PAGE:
Not all of us have the privilege of a savings or retirement account, but for those that do, how often do you stop and ask: what’s my money up to?
That’s the question I posed to potential investors during my time as a fundraiser for the Mariposa Food Co-op expansion project. The more I asked this question, the more I began to understand that the money we save can be as powerful a tool for change as the money we spend.
As a fundraiser with Mariposa my job was to convince food co-op members and neighbors in West Philadelphia to park some money with the co-op for a few years. Their investments would help cover the costs of purchasing and renovating a new store, and once the co-op was in its new space, and turning a profit, investors would get their money back—in many cases with interest. The conversations I had inevitably included lines like: “Wouldn’t you rather see the money invested in your savings account be put to work for a project you care about?” I pitched it as an opportunity to align an investment with their values. Just as many co-op members were striving to make responsible choices with their consumer dollars—buying Fair Trade coffee or organic carrots—I encouraged them to make a responsible choice with their saved dollars.
In the end, Mariposa raised more than $2.5 million to expand and relocate—nearly one quarter of the funds came from individuals. The amounts ranged from $25 membership investments to a $25,000 individual loan. The success of the expansion can be attributed in part to the generosity of more than 800 individuals putting their money to work in their neighborhood. It was inspiring, and the experience set me off on a personal quest to find more ways that I could invest money in projects I cared about. Along the way I learned a little more about money, a lot more about myself, and adopted a new vocabulary comprised of terms like “investment vehicles.”
The first investment vehicle I committed was a loan to The Reinvestment Fund, a Philadelphia-based nonprofit financial institution that finances schools and housing, among other neighborhood revitalization projects. Then, I invested in RSF Social Finance, a nonprofit financial services organization in San Francisco that lends to educational, agricultural and environmental social enterprises around the country and world. Somewhere in there I also made the choice to move my checking and savings accounts from a big bank to my local credit union. And, of course, I made a loan to the co-op.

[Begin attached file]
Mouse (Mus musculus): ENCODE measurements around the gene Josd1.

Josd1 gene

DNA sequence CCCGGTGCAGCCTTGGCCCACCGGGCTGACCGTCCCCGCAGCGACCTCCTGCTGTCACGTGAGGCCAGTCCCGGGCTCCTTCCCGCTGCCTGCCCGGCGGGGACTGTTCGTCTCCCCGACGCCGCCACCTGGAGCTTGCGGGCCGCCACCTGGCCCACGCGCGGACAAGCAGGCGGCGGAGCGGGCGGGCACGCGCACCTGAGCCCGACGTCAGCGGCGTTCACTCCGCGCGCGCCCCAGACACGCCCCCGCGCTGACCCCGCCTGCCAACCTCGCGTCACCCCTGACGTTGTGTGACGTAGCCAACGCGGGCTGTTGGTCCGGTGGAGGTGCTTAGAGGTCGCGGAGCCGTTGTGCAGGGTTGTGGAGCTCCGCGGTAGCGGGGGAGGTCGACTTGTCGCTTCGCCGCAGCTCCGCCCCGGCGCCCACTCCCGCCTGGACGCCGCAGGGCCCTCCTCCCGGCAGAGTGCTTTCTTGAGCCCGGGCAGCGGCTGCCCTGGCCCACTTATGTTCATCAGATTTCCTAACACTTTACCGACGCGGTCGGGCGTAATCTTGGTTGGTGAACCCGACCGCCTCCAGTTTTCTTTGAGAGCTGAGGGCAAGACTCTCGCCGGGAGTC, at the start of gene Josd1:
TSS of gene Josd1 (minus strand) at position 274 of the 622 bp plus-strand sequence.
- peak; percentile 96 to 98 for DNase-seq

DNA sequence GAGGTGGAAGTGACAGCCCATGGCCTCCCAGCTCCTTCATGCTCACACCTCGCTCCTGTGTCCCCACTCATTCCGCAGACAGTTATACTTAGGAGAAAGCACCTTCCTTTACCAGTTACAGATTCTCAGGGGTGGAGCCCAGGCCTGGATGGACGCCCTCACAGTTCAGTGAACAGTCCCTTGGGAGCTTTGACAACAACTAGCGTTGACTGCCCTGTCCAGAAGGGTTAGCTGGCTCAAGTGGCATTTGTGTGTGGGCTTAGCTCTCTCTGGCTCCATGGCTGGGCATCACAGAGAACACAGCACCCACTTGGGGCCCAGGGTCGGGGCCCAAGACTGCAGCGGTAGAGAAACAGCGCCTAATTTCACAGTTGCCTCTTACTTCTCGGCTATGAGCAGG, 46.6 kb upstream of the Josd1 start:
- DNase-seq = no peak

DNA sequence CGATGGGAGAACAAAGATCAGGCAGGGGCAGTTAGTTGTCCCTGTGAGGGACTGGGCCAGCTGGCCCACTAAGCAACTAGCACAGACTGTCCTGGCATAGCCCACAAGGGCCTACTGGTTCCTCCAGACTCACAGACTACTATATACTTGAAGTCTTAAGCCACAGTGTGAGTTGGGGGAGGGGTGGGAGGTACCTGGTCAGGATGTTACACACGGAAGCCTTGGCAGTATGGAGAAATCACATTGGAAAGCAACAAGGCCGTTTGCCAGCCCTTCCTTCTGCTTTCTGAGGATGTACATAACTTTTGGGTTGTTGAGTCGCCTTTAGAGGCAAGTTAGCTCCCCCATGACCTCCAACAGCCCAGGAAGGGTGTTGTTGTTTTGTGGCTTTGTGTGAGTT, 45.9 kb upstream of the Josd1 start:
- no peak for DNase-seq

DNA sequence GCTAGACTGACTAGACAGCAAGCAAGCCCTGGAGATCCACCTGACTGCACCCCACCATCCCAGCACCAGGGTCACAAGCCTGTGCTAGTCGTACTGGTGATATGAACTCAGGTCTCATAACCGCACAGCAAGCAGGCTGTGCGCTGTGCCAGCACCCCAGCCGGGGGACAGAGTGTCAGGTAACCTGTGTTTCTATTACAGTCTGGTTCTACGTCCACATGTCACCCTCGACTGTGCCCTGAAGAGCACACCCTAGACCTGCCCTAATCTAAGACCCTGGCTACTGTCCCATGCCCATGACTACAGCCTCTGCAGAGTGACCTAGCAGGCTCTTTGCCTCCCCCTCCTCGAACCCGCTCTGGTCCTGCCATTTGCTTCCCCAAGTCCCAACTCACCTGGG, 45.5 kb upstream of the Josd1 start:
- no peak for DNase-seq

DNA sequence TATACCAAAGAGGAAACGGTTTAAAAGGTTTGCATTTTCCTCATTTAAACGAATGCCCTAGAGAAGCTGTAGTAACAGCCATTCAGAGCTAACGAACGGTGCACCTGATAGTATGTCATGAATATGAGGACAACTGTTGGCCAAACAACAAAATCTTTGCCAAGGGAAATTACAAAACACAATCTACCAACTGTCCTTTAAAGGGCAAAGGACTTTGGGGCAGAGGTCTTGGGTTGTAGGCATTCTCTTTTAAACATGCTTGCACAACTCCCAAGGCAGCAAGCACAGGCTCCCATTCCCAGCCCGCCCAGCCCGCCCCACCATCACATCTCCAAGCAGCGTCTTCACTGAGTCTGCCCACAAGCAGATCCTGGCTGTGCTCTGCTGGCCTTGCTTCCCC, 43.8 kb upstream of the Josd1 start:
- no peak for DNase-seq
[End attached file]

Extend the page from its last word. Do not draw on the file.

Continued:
I can’t claim that this approach is new or particularly innovative. The idea of investing in companies or projects whose missions you support, and divesting from those you do not, has a long history. For example, the 1980’s anti-Apartheid movement successfully organized large-scale divestment from companies doing business in South Africa. More recently, the California teachers’ pension fund—the nation’s largest—took the first steps towards divesting from gun and firearms companies, following the school shooting in Newtown, Conn. Philadelphia’s pension board is following suit, having voted to drop investments with gun-related companies should they fail to adopt certain standards.
While these strategies exist, it’s rare that individuals to invest with a social return in mind as much as a financial one. This isn’t so surprising, considering that my own journey to discovering new socially responsible investment opportunities wasn’t always easy. Sometimes I felt hindered by my ignorance about finances or debilitated by the guilt of having more than I needed. However, the key, I found, was to keep at it, even when it got complicated—because leaving my money untouched didn’t harness its power. And why not use that power for good?
After completing the Mariposa Food Co-op capital campaign, LEAH PILLSBURY joined Common Market, a nonprofit local foods distributor, as their director of development. She can be reached at leahpillsbury.com.